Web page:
2016-01-01

    The recent literature indicates that a high vegetable intake and not a high fruit intake could be associated with decreased steroid hormone receptor-negative breast cancer risk. This study aimed to investigate the association between vegetable and fruit intake and steroid hormone receptor-defined breast cancer risk. A total of 335,054 female participants in the European Prospective Investigation into Cancer and Nutrition (EPIC) cohort were included in this study (mean ± SD age: 50.8 ± 9.8 y). Vegetable and fruit intake was measured by country-specific questionnaires filled out at recruitment between 1992 and 2000 with the use of standardized procedures. Cox proportional hazards models were stratified by age at recruitment and study center and were adjusted for breast cancer risk factors. After a median follow-up of 11.5 y (IQR: 10.1-12.3 y), 10,197 incident invasive breast cancers were diagnosed [3479 estrogen and progesterone receptor positive (ER+PR+); 1021 ER and PR negative (ER-PR-)]. Compared with the lowest quintile, the highest quintile of vegetable intake was associated with a lower risk of overall breast cancer (HRquintile 5-quintile 1: 0.87; 95% CI: 0.80, 0.94). Although the inverse association was most apparent for ER-PR- breast cancer (ER-PR-: HRquintile 5-quintile 1: 0.74; 95% CI: 0.57, 0.96; P-trend = 0.03; ER+PR+: HRquintile 5-quintile 1: 0.91; 95% CI: 0.79, 1.05; P-trend = 0.14), the test for heterogeneity by hormone receptor status was not significant (P-heterogeneity = 0.09). Fruit intake was not significantly associated with total and hormone receptor-defined breast cancer risk. This study supports evidence that a high vegetable intake is associated with lower (mainly hormone receptor-negative) breast cancer risk. © 2016 American Society for Nutrition.

  15. Human insulin analogues modified at the B26 site reveal a hormone conformation that is undetected in the receptor complex

    Energy Technology Data Exchange (ETDEWEB)

    Žáková, Lenka; Kletvíková, Emília; Lepšík, Martin; Collinsová, Michaela [Academy of Sciences of the Czech Republic, v.v.i., Flemingovo nám. 2, 166 10 Prague 6 (Czech Republic); Watson, Christopher J.; Turkenburg, Johan P. [The University of York, Heslington, York YO10 5DD (United Kingdom); Jiráček, Jiří [Academy of Sciences of the Czech Republic, v.v.i., Flemingovo nám. 2, 166 10 Prague 6 (Czech Republic); Brzozowski, Andrzej M., E-mail: marek.brzozowski@york.ac.uk [The University of York, Heslington, York YO10 5DD (United Kingdom); Academy of Sciences of the Czech Republic, v.v.i., Flemingovo nám. 2, 166 10 Prague 6 (Czech Republic)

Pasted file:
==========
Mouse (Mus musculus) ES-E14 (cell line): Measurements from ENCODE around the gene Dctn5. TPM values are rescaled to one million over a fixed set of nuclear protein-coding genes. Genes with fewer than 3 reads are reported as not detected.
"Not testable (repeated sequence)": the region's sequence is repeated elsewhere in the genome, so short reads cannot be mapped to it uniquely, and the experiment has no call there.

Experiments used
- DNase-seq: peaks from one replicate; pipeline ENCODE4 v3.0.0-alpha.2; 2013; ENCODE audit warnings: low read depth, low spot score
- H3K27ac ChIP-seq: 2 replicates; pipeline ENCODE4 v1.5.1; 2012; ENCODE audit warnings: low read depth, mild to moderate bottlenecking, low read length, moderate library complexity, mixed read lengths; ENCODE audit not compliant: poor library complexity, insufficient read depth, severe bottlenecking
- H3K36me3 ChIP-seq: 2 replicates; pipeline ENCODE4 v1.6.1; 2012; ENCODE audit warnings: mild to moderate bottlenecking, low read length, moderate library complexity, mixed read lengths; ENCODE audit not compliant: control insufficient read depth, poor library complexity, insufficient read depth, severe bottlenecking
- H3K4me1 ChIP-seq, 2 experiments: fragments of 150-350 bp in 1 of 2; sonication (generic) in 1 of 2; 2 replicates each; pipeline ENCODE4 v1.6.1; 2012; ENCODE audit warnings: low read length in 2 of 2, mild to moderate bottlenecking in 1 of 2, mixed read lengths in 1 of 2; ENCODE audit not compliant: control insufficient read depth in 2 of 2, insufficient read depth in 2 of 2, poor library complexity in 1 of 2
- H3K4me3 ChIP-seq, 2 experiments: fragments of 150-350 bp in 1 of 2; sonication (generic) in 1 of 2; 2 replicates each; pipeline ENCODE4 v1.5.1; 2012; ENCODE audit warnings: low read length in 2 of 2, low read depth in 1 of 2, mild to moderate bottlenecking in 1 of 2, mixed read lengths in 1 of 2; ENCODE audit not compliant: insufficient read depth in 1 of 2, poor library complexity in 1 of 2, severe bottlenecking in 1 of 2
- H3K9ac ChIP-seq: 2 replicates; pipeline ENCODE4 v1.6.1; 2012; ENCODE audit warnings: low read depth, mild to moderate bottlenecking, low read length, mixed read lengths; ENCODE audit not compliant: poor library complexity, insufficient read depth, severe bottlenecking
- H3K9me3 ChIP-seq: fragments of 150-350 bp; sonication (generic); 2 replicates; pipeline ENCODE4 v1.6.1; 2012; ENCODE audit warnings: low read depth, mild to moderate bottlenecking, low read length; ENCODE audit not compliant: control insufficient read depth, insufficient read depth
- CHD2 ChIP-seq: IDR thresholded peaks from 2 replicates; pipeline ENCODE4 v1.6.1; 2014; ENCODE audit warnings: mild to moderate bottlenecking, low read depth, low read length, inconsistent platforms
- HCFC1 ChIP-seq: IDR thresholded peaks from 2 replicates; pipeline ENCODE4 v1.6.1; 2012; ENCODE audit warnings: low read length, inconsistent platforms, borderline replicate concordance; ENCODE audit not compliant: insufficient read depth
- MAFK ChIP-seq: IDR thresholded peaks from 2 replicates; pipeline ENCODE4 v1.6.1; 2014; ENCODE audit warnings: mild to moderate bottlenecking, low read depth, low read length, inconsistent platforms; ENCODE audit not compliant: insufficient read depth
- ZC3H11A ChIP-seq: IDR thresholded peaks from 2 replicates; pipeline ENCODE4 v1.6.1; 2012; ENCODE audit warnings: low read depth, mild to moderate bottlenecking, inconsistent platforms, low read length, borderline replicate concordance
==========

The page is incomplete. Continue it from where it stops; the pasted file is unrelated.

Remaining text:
2014-10-01

    [AsnB26]- and [GlyB26]-insulin mutants attain a B26-turn like fold without assistance of chemical modifications. Their structures match the insulin receptor interface and expand the spectrum of insulin conformations. The structural characterization of the insulin–insulin receptor (IR) interaction still lacks the conformation of the crucial B21–B30 insulin region, which must be different from that in its storage forms to ensure effective receptor binding. Here, it is shown that insulin analogues modified by natural amino acids at the TyrB26 site can represent an active form of this hormone. In particular, [AsnB26]-insulin and [GlyB26]-insulin attain a B26-turn-like conformation that differs from that in all known structures of the native hormone. It also matches the receptor interface, avoiding substantial steric clashes. This indicates that insulin may attain a B26-turn-like conformation upon IR binding. Moreover, there is an unexpected, but significant, binding specificity of the AsnB26 mutant for predominantly the metabolic B isoform of the receptor. As it is correlated with the B26 bend of the B-chain of the hormone, the structures of AsnB26 analogues may provide the first structural insight into the structural origins of differential insulin signalling through insulin receptor A and B isoforms.